- Workers now demand Sh10 per kilo of delivered tea, leaving farmers with Sh4 to cater for other needs
The local tea industry could be thrown into a labour crisis as pluckers increase their fee.
They are now taking home Sh10 for every kilogramme of green leaf delivered, which leaves farmers with only Sh4 to cater for other costs such as fertiliser, pruning, and weeding.
The Kenya Tea Development Agency (KTDA) pays farmers Sh14 per kilogramme of green leaf delivered every month and a bonus at the end of the crop year. The bonus is based on kilogrammes accumulated over the season.
Following the price rise, tea factory directors from Nyeri and Murang’a are trying to bring the charges to manageable levels after an outcry from farmers.
A meeting attended by more than 30 directors of the five tea factories in Nyeri County proposed the adoption of lower charges.
According to the proposal, plucking charges should be pegged at Sh8 a kilogramme. An additional Sh1 should cater for cess, Sh1.50 for fertiliser, and Sh1.50 for weeding, pruning, and other expenses.
A major problem
The formula leaves a net of Sh2 a kilogramme a month for the grower.
“Plucking rates are becoming a major problem to the tea grower. We have discussed it and agreed to adopt a uniform rate for tea pickers in the Murang’a and Nyeri region. We have settled for Sh8 per kilogramme and hope every farmer will comply,” said Mr Eustace Karanja, who chaired the meeting on behalf of KTDA chairman Peter Kanyago.
What is worrying farmers is that the plucking rate has been on a steady increase, leaving many farmers with a negative income.
This is creating a rare situation where plucking tea is becoming more profitable than growing it. The situation has been worsened by the few workers willing to toil as tea pickers.
The KTDA regional manager, Mr Josphat Michoma, described the situation as grave and one that could kill the multi-billion shilling sub-sector as it was making tea farming an unviable business.
“The fact that this is the first time that farmers are coming together to fix plucking rates underlines the seriousness of the situation,” he said.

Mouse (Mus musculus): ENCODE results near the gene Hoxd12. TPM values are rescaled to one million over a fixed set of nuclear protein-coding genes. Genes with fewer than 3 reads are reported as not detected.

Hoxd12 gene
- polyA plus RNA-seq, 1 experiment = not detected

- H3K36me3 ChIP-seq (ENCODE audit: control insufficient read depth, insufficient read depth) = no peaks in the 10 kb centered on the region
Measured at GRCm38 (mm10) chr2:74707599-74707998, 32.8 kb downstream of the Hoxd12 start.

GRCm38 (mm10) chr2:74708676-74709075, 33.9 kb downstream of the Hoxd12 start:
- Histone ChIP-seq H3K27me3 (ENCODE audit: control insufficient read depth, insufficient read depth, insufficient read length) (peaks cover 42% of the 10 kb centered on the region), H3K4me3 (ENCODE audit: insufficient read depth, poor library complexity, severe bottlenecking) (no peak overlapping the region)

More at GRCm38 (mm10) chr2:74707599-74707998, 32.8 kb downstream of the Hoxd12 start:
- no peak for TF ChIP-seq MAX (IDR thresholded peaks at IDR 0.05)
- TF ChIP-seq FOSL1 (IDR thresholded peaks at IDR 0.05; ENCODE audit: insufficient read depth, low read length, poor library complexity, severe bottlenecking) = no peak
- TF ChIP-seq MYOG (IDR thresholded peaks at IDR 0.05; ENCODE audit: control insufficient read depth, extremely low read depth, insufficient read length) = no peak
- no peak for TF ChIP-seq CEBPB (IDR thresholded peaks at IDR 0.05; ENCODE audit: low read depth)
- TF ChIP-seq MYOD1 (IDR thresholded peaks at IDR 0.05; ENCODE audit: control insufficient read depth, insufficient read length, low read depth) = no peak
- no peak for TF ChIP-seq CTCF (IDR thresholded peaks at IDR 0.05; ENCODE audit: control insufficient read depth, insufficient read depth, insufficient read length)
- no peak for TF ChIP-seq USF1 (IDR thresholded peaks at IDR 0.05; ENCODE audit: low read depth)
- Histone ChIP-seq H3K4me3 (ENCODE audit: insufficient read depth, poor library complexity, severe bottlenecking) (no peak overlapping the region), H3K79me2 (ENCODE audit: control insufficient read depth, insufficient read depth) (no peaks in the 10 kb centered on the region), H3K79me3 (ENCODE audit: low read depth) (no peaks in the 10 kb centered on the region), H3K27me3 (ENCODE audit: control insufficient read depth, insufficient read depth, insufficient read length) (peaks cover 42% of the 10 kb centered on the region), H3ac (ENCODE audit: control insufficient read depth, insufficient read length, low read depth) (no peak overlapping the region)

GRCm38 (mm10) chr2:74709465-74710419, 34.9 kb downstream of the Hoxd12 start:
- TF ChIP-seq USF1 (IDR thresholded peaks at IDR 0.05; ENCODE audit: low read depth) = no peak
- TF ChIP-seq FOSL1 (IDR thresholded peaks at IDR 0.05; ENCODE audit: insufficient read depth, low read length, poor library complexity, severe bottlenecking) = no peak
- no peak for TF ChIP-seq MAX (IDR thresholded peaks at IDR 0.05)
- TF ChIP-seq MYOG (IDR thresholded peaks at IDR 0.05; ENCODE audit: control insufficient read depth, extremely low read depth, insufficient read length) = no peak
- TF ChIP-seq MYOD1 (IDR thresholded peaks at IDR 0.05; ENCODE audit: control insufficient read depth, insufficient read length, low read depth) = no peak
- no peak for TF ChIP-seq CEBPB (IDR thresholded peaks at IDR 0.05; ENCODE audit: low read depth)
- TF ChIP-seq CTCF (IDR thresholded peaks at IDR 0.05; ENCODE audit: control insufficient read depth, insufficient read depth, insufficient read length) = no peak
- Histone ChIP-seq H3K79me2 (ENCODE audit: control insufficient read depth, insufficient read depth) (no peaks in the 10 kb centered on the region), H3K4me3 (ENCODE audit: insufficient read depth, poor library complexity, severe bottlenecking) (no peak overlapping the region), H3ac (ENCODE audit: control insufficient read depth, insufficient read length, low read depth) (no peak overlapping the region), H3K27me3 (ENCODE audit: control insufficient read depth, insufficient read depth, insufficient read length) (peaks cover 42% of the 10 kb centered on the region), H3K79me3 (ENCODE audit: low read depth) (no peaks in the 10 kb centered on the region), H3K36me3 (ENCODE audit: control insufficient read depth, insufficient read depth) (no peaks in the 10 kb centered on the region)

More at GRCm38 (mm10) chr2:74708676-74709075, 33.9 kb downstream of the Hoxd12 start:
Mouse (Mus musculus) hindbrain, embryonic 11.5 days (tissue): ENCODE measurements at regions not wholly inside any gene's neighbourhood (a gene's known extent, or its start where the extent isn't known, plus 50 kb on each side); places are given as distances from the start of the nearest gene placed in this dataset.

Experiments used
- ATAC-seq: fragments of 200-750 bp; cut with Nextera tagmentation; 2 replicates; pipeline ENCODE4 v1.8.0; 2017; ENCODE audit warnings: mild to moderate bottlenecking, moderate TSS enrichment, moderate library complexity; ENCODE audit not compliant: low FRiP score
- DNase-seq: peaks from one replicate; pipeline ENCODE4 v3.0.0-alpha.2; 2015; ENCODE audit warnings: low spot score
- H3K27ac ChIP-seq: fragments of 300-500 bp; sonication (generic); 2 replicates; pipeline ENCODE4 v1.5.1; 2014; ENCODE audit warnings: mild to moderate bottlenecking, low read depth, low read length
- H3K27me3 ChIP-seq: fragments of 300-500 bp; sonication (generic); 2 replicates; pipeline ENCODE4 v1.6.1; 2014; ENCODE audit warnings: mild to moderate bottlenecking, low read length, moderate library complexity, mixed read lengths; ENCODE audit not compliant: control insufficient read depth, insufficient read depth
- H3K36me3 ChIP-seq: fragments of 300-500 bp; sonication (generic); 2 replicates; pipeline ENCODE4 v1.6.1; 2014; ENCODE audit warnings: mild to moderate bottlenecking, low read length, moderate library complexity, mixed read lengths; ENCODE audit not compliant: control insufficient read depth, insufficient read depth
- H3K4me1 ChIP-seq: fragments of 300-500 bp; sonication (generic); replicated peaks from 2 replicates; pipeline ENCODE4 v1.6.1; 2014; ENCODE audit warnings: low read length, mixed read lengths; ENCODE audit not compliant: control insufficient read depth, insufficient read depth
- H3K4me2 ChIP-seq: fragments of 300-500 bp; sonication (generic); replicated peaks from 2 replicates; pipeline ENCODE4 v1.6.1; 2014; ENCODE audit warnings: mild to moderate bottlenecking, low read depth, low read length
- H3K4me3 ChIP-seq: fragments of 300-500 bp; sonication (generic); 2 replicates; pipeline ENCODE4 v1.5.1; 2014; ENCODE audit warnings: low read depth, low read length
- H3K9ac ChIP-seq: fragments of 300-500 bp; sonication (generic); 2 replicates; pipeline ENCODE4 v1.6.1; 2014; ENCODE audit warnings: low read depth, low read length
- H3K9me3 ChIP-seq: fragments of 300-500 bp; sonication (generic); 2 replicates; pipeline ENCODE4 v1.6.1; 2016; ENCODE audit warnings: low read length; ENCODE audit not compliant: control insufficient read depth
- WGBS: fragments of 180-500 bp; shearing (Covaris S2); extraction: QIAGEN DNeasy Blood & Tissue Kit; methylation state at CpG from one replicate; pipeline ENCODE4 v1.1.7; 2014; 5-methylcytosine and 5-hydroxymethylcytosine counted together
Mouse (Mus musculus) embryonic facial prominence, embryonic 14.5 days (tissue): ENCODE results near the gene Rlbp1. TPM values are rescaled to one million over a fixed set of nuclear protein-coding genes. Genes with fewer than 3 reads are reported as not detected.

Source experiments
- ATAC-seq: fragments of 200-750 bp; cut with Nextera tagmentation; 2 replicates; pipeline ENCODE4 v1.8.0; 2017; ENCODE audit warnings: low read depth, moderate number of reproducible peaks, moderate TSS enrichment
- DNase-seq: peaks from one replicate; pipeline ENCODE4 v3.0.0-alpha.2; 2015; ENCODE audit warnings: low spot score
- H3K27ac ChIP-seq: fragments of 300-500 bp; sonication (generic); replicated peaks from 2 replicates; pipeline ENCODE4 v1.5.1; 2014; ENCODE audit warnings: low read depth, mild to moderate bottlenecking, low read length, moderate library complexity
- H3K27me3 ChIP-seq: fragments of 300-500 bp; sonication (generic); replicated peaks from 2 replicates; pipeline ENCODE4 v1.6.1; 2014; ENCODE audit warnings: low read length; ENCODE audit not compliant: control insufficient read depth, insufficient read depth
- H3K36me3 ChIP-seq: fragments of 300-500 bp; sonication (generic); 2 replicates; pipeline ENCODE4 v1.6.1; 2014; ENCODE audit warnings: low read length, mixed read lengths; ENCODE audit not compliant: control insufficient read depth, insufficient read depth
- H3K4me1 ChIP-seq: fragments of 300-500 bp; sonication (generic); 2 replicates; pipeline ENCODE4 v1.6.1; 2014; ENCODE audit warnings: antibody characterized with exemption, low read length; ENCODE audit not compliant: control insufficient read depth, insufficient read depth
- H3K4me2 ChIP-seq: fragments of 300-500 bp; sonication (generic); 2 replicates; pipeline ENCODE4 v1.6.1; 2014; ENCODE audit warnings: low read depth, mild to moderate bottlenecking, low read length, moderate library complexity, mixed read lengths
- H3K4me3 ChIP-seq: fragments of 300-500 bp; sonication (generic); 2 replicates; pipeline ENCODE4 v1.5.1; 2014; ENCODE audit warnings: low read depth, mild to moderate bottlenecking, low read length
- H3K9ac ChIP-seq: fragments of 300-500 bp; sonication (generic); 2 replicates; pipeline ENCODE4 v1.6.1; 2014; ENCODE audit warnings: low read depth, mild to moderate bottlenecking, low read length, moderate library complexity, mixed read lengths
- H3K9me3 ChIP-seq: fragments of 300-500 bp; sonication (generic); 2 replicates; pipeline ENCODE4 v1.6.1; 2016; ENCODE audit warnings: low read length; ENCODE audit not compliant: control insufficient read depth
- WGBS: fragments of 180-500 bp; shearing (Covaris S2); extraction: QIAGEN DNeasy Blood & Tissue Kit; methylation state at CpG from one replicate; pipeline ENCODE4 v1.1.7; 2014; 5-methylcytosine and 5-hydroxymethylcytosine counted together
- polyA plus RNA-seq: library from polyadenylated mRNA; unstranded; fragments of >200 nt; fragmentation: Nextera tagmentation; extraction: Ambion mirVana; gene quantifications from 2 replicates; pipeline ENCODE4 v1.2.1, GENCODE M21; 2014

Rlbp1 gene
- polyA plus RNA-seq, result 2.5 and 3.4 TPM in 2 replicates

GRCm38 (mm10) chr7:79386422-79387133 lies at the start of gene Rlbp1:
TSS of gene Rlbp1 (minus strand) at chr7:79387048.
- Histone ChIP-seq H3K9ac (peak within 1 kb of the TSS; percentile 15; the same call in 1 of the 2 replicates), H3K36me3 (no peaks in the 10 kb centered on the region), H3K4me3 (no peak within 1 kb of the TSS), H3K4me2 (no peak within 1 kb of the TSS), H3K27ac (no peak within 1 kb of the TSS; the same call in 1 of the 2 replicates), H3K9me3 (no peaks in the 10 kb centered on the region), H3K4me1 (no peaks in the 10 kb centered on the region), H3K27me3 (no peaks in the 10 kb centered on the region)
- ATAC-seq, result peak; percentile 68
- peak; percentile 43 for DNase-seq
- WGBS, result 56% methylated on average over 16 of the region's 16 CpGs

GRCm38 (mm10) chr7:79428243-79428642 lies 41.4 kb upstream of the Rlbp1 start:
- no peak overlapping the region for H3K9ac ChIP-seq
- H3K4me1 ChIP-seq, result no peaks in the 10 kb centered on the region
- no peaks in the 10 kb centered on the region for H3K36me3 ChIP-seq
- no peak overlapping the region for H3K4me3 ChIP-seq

KTDA has in the past responded to rising labour costs by raising the cost of green leaf.
But this time round, the agency seems keen to try a new strategy of fixing the rate. Lost to those behind the strategy, however, is that labour costs are normally driven by demand and supply. The problem has been compounded by the fact that many young people look down on farm jobs.
Use of machines
In 2005, the Ministry of Labour allowed tea firms to partly embrace use of machines as a way of mitigation against high operation costs, especially labour, which accounts for about 40 per cent of production costs.
But the workers’ union accused companies of going full throttle with the idea, yet they had been allowed to use the machines for only three per cent of their plucking requirements.
About 80,000 tea workers in the Rift Valley went on strike to protest against the use of the machines, which they said would cost them their jobs.
Some companies chose to send their permanent staff on early retirement before hiring them again on casual basis, sparking an outcry from the Kenya Plantation and Agricultural Workers Union, which termed the move exploitative.
While an average plucker can pick a maximum of 40 kilogrammes, a machine can harvest up to 300 kilogrammes in a day and is recommended for high quality teas.
Kenya is the leading exporter of black tea in the world. The commodity is the country’s second-largest foreign exchange earner, after horticulture.